Non-custodial parents who do not pay child support can be held in contempt of court. However, cases involving non-payment are often resolved before these types of charges are filed, and to ensure that payments are made, the non-custodial parent’s wages may be garnished. The parent’s employer will then be responsible for deducting the ordered amount from his or her wages and making the payments to the custodial parent. However, a parent may wonder how wage garnishment is handled and what will happen if an employer fails to make these payments.
How Wage Garnishment for Child Support Works
A parent who has not received court-ordered child support payments can petition the court to garnish the wages of the other parent. The amount garnished may address both ongoing payments and any back payments and interest owed. If the court allows the wage garnishment, up to 50 percent of the non-custodial parent’s wages can be deducted from their paychecks. If the non-custodial parent does not have any other support obligations, such as child support or spousal support from a previous relationship, up to 60 percent of his or her wages can be garnished. Additionally, if a non-custodial parent is more than 12 weeks behind on child support payments, another 5 percent can be garnished from his or her wages....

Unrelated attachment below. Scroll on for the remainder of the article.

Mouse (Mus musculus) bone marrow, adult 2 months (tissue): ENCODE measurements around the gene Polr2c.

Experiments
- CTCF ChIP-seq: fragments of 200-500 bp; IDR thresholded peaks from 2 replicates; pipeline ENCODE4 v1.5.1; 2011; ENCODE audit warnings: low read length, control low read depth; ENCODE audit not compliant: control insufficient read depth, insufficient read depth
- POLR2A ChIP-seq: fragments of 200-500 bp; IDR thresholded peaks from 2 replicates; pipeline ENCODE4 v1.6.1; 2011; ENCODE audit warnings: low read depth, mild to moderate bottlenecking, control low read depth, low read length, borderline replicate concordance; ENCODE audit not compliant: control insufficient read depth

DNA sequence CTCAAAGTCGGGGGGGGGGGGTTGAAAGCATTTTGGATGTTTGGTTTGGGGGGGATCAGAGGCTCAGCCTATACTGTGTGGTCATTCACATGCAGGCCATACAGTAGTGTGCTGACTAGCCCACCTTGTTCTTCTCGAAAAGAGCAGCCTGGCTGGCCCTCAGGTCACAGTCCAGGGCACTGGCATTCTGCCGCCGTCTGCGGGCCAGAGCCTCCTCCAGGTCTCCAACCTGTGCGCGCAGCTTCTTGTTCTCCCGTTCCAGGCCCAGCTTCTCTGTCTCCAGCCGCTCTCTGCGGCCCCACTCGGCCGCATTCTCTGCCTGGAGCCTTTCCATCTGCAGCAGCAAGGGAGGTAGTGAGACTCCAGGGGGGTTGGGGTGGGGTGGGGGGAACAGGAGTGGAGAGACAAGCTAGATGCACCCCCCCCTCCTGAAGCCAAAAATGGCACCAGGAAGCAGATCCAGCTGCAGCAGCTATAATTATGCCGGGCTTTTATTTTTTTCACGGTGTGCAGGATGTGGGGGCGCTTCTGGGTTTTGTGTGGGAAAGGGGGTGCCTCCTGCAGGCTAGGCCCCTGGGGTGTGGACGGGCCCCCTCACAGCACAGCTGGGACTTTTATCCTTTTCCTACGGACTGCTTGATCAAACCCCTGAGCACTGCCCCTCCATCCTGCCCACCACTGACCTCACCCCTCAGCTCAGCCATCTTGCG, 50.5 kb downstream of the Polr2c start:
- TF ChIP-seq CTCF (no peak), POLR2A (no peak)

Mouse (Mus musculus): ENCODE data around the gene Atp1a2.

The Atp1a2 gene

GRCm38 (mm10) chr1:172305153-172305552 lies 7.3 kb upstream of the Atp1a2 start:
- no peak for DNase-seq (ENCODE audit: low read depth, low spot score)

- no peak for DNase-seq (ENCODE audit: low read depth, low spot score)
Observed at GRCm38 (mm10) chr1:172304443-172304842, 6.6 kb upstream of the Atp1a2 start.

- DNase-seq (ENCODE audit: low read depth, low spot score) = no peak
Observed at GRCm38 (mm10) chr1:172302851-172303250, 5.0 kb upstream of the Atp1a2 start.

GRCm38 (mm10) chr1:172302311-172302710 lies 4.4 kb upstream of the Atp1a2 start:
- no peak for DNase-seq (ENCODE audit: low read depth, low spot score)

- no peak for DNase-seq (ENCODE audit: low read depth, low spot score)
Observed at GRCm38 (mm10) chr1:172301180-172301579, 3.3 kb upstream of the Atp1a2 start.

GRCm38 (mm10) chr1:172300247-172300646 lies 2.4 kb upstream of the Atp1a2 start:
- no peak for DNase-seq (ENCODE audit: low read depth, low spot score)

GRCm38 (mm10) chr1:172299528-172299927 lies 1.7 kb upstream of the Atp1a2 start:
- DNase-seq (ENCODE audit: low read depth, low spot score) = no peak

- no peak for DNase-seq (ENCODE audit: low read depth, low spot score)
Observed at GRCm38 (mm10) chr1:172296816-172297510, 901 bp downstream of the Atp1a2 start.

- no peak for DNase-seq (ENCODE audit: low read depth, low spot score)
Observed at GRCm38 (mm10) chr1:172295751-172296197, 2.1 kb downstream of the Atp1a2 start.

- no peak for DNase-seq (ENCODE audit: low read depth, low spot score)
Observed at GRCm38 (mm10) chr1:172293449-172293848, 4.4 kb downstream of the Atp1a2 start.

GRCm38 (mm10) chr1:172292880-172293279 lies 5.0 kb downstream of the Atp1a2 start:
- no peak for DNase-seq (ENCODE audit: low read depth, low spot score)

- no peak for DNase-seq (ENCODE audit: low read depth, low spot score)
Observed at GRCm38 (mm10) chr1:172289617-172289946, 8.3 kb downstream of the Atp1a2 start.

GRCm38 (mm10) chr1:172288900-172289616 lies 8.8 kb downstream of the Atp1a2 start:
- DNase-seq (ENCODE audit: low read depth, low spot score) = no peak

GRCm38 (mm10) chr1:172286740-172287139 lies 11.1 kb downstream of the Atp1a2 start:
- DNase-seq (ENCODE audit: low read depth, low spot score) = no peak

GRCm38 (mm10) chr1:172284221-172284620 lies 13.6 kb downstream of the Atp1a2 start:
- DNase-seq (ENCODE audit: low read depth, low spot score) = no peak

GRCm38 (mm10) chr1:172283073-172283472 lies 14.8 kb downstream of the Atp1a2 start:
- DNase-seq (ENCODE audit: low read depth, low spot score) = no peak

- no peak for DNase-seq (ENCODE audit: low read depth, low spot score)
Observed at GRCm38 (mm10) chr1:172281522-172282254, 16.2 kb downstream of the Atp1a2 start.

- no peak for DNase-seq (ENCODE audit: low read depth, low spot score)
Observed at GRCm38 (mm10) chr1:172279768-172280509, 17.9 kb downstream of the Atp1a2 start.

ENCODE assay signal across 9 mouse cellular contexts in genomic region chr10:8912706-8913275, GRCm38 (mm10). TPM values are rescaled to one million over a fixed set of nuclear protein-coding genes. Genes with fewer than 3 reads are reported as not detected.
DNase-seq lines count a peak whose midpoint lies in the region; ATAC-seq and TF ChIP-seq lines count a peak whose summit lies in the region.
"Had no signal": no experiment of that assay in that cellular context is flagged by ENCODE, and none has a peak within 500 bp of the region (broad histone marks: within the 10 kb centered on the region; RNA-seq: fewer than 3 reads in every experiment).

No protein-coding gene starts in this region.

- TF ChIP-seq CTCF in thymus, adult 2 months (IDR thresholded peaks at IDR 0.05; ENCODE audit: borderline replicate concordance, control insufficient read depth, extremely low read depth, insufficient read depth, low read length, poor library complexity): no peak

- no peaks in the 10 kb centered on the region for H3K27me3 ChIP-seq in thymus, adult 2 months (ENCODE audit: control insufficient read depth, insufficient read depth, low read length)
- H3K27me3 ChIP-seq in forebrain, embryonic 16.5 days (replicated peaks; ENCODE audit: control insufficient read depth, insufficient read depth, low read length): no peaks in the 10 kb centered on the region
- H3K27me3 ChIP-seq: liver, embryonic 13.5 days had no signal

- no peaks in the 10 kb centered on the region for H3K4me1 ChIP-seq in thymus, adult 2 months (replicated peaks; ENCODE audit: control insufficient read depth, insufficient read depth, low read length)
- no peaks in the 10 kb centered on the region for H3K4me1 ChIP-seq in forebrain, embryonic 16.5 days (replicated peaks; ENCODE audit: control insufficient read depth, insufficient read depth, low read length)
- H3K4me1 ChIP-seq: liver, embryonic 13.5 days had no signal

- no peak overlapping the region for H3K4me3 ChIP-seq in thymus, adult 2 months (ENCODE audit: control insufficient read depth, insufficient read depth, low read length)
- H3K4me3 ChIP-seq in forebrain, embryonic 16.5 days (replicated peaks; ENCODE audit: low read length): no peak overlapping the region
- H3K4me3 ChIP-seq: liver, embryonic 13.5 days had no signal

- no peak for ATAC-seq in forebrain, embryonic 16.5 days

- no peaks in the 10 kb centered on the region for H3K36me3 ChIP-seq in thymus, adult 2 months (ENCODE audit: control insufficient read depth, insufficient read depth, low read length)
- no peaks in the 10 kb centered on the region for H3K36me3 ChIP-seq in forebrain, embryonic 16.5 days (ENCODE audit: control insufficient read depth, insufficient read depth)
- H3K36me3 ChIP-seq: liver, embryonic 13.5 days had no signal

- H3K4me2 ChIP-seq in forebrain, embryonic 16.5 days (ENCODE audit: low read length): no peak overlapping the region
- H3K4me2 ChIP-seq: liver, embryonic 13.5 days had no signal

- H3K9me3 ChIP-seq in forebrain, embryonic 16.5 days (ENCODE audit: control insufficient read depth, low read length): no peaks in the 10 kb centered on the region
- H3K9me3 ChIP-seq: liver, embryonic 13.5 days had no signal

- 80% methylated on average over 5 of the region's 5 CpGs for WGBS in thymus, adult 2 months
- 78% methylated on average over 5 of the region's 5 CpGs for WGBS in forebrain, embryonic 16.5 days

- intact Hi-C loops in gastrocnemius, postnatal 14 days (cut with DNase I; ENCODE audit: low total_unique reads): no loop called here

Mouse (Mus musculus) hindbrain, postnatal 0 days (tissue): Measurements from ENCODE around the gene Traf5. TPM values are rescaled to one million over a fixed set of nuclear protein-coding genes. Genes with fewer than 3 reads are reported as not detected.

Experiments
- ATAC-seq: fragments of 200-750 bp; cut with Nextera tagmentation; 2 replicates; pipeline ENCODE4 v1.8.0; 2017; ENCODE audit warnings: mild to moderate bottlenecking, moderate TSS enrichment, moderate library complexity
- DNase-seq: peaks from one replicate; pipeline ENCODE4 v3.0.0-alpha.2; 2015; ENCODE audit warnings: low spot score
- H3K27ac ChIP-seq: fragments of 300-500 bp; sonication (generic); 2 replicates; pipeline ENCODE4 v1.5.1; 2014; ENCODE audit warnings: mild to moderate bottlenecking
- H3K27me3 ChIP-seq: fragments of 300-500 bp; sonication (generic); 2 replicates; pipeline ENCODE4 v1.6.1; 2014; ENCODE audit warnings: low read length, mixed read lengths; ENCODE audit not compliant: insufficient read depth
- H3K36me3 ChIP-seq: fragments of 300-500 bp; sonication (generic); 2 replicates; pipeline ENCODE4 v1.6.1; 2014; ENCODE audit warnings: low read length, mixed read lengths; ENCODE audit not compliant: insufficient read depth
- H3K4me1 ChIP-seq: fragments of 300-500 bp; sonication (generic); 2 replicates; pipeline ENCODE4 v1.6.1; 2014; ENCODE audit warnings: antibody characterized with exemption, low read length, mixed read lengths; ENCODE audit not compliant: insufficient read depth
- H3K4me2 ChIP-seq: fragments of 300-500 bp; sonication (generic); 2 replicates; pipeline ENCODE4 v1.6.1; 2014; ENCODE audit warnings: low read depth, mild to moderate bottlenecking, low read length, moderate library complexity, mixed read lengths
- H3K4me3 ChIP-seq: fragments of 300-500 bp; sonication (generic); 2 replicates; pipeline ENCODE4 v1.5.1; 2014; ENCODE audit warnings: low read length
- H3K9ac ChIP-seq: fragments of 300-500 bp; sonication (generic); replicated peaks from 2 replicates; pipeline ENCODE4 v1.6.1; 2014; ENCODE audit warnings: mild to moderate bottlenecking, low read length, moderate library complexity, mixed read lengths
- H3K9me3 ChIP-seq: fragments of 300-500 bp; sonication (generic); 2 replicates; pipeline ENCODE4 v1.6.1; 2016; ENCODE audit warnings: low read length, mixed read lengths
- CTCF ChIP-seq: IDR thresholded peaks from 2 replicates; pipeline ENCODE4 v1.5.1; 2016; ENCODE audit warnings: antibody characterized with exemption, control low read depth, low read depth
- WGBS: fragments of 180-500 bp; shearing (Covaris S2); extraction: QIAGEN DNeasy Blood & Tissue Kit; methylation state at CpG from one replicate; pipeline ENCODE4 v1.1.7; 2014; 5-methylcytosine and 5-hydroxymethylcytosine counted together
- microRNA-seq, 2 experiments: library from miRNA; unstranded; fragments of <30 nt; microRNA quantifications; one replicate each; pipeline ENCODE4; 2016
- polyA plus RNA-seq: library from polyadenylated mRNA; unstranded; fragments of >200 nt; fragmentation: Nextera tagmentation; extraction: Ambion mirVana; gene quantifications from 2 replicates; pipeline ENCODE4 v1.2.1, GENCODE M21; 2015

There are few things more difficult for a family to go through than divorce. This is particularly true when there are children involved. Emotions run high, and everyone wants to leave the marriage in a manner that is fair to them, and the entire family can struggle to move on with their lives. In addition to all of this, parents must negotiate a child custody agreement and determine child support obligations. During this process, there are three very important things each parent must keep in mind.
1. Keep Your Emotions in Check
Spouses will normally experience strong feelings when going through a divorce, such as sadness, anger, disappointment and frustration. However, letting these emotions rule child custody negotiations typically results in a longer, more difficult process. Parents should do their best to try to avoid being confrontational during these proceedings, and remember at all times that negotiations are taking place in the best interests of the child, not the parents. In addition, remember that these negotiations can take time. Rather than rushing to reach an agreement as soon as possible, you should ensure that the final agreement protects your parental rights and meets your children’s needs.
2. Know the Laws
Child support is determined by a judge who will use the financial information the two spouses have submitted to make a decision. Due to this, both parents going through a divorce must provide accurate financial documents, and they should be sure to understand the laws surrounding child support....
Child support is a relevant issue in any divorce that involves children under the age of 18. Once a judge issues an order for child support, that order is legally binding. If child support is not paid, the courts may find the non-paying parent in contempt of court. There are times, however, when a parent has a problem paying their child support payments. In these instances, is it possible to modify a child support order? It is possible, but it is not always easy.
Determining Child Support Payments...